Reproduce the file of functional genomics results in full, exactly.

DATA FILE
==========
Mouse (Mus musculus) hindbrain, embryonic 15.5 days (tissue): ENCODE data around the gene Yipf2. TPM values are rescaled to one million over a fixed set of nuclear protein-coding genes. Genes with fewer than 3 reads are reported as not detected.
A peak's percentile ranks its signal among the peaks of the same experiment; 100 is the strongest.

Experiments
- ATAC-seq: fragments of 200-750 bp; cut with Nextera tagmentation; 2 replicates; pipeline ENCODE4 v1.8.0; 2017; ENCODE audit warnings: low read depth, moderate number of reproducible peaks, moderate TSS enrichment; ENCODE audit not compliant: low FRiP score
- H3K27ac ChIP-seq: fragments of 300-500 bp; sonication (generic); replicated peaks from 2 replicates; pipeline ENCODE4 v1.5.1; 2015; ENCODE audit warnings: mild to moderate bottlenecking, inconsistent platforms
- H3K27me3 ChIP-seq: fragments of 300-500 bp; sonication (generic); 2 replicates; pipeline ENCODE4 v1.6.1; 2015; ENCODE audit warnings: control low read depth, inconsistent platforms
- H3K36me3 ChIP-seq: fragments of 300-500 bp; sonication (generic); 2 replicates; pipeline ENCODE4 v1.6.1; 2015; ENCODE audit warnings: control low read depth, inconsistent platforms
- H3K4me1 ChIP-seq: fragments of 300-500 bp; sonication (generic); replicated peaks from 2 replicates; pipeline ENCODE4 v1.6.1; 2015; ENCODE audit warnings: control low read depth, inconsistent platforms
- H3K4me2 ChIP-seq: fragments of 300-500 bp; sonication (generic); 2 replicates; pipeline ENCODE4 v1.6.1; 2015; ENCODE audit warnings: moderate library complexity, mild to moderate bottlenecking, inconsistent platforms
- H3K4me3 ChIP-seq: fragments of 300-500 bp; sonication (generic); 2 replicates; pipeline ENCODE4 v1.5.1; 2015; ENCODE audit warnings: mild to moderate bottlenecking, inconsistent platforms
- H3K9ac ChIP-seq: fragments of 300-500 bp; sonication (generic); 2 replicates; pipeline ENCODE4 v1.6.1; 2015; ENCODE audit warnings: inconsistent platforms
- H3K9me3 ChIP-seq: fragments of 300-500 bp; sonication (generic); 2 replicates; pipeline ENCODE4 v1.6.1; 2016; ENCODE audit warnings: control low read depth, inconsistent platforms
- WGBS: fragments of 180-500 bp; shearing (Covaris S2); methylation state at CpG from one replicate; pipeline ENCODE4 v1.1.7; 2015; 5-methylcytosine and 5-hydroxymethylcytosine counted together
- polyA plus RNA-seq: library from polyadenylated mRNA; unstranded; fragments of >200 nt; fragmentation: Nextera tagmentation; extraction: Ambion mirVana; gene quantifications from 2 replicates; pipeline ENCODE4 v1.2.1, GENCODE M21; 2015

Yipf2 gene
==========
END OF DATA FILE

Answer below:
Mouse (Mus musculus) hindbrain, embryonic 15.5 days (tissue): ENCODE data around the gene Yipf2. TPM values are rescaled to one million over a fixed set of nuclear protein-coding genes. Genes with fewer than 3 reads are reported as not detected.
A peak's percentile ranks its signal among the peaks of the same experiment; 100 is the strongest.

Experiments
- ATAC-seq: fragments of 200-750 bp; cut with Nextera tagmentation; 2 replicates; pipeline ENCODE4 v1.8.0; 2017; ENCODE audit warnings: low read depth, moderate number of reproducible peaks, moderate TSS enrichment; ENCODE audit not compliant: low FRiP score
- H3K27ac ChIP-seq: fragments of 300-500 bp; sonication (generic); replicated peaks from 2 replicates; pipeline ENCODE4 v1.5.1; 2015; ENCODE audit warnings: mild to moderate bottlenecking, inconsistent platforms
- H3K27me3 ChIP-seq: fragments of 300-500 bp; sonication (generic); 2 replicates; pipeline ENCODE4 v1.6.1; 2015; ENCODE audit warnings: control low read depth, inconsistent platforms
- H3K36me3 ChIP-seq: fragments of 300-500 bp; sonication (generic); 2 replicates; pipeline ENCODE4 v1.6.1; 2015; ENCODE audit warnings: control low read depth, inconsistent platforms
- H3K4me1 ChIP-seq: fragments of 300-500 bp; sonication (generic); replicated peaks from 2 replicates; pipeline ENCODE4 v1.6.1; 2015; ENCODE audit warnings: control low read depth, inconsistent platforms
- H3K4me2 ChIP-seq: fragments of 300-500 bp; sonication (generic); 2 replicates; pipeline ENCODE4 v1.6.1; 2015; ENCODE audit warnings: moderate library complexity, mild to moderate bottlenecking, inconsistent platforms
- H3K4me3 ChIP-seq: fragments of 300-500 bp; sonication (generic); 2 replicates; pipeline ENCODE4 v1.5.1; 2015; ENCODE audit warnings: mild to moderate bottlenecking, inconsistent platforms
- H3K9ac ChIP-seq: fragments of 300-500 bp; sonication (generic); 2 replicates; pipeline ENCODE4 v1.6.1; 2015; ENCODE audit warnings: inconsistent platforms
- H3K9me3 ChIP-seq: fragments of 300-500 bp; sonication (generic); 2 replicates; pipeline ENCODE4 v1.6.1; 2016; ENCODE audit warnings: control low read depth, inconsistent platforms
- WGBS: fragments of 180-500 bp; shearing (Covaris S2); methylation state at CpG from one replicate; pipeline ENCODE4 v1.1.7; 2015; 5-methylcytosine and 5-hydroxymethylcytosine counted together
- polyA plus RNA-seq: library from polyadenylated mRNA; unstranded; fragments of >200 nt; fragmentation: Nextera tagmentation; extraction: Ambion mirVana; gene quantifications from 2 replicates; pipeline ENCODE4 v1.2.1, GENCODE M21; 2015

Yipf2 gene